A little over a month ago, I wrote that “the administration crosses the line between methodological soundness and propaganda whenever it states, in the context of touting reports filed by stimulus recipients, that it has created or saved large numbers of jobs.”
Today, Jake Tapper reports:
The Obama administration has taken some heat and mockery for using the nebulous and non-economic term of jobs being “saved or created” by the $787 billion stimulus program.
So it’s gotten rid of it.
In a little-noticed December 18, 2009 memo from Office of Management and Budget director Peter Orszag the Obama administration is changing the way stimulus jobs are counted.
I’m glad that they acknowledged the problem.
Unfortunately it seems like their “solution” is even more misleading than the original metric. Rep. Darrell Issa wrote a letter (pdf) outlining the problems to the Recovery Act Transparency and Accountability Board:
…the new guidance counts every jobs that is funded using stimulus money – even if it existed before the Recovery Act, and was not in any danger of being eliminated – as ‘created or saved.’ This definition ignores the plain meanings of the words ‘created’ and ‘saved’ and makes Recovery.gov’s ‘ ‘JOBS CREATED/SAVED’ label a falsehood…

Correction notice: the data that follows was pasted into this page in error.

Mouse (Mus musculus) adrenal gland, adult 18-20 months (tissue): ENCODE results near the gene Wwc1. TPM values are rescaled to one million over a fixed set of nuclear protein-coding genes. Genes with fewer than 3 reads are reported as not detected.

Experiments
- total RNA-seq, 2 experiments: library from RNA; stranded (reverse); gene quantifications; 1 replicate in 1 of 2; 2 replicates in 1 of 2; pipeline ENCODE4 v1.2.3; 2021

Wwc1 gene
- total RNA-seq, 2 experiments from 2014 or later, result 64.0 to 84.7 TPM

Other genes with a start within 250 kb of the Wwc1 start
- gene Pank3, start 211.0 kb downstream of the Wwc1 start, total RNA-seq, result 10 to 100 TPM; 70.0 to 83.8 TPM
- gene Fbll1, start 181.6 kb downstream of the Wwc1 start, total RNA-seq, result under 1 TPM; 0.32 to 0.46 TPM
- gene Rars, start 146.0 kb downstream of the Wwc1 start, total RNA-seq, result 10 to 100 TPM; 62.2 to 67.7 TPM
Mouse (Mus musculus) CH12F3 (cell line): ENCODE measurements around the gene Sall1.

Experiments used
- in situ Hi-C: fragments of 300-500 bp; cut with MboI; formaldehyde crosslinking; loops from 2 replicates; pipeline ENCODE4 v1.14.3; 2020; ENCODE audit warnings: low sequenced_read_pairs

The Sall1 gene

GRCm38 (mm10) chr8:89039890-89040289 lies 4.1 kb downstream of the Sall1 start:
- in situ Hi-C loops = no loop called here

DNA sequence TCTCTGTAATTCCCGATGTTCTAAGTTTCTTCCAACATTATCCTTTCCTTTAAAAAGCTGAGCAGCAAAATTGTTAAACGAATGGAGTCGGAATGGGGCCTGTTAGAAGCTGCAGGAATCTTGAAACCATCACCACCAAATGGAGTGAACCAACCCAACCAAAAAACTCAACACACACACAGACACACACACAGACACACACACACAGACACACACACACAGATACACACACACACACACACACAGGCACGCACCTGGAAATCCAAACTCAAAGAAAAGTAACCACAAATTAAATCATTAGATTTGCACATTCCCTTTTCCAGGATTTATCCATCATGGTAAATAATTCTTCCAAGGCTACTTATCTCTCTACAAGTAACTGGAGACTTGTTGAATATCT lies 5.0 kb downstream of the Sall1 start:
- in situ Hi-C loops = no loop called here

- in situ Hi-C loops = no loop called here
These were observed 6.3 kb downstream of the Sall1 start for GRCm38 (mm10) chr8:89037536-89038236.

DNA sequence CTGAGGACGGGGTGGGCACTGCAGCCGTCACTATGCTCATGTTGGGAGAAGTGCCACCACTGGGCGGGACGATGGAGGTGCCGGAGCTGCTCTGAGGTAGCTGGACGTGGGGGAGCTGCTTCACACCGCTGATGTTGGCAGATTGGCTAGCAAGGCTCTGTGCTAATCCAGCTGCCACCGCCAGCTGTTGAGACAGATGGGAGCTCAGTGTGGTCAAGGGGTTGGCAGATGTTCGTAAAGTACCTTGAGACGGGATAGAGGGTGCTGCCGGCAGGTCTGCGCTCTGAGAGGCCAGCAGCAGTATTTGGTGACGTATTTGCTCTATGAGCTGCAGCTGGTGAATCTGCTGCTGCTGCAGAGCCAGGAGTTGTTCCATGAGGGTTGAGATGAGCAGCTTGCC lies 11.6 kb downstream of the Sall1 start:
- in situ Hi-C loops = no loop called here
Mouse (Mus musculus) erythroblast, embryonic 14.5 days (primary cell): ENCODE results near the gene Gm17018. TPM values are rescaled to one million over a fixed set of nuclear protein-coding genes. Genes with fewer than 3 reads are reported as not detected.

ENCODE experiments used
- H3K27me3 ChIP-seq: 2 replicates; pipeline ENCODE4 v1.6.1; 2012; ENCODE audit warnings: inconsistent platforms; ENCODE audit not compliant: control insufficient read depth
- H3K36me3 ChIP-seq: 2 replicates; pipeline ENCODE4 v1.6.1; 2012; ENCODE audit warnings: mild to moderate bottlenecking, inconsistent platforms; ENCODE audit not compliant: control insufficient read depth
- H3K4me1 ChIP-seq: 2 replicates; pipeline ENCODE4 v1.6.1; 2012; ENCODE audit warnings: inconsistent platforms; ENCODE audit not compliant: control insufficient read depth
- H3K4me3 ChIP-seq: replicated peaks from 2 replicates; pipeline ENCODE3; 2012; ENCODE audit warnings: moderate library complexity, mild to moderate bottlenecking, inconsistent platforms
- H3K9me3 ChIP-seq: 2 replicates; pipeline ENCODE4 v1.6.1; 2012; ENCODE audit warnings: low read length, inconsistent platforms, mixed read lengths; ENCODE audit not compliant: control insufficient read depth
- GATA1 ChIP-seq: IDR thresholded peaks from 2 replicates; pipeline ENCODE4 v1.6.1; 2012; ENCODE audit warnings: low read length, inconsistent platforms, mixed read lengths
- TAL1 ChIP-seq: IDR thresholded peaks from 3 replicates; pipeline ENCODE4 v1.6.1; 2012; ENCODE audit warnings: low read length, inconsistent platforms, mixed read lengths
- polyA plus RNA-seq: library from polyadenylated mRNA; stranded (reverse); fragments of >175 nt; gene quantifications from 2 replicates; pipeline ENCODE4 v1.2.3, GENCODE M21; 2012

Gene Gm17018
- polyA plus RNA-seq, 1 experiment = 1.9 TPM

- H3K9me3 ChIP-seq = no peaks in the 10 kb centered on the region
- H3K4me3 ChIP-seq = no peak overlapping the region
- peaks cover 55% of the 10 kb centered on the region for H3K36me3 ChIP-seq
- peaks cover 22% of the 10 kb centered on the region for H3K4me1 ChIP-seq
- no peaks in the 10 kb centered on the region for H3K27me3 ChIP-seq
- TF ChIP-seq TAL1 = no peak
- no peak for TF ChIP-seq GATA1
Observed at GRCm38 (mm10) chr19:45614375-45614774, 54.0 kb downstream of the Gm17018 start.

Unfortunately, it seems that Issa has it right. Tapper quotes an OMB spokesperson spinning the change in language as recommended by the Government Accountability Office, but it’s hard not to notice that it will further inflate the already grossly exaggerated “created or saved” numbers. Is there any doubt that we’ll see the administration holding press conferences and showing off these numbers soon? It would be nice if, when they do so, they mention that the numbers have nothing to do with reality.
Notice to Readers: The American Spectator and Spectator World are marks used by independent publishing companies that are not affiliated in any way. If you are looking for The Spectator World please click on the following link: https://spectatorworld.com/.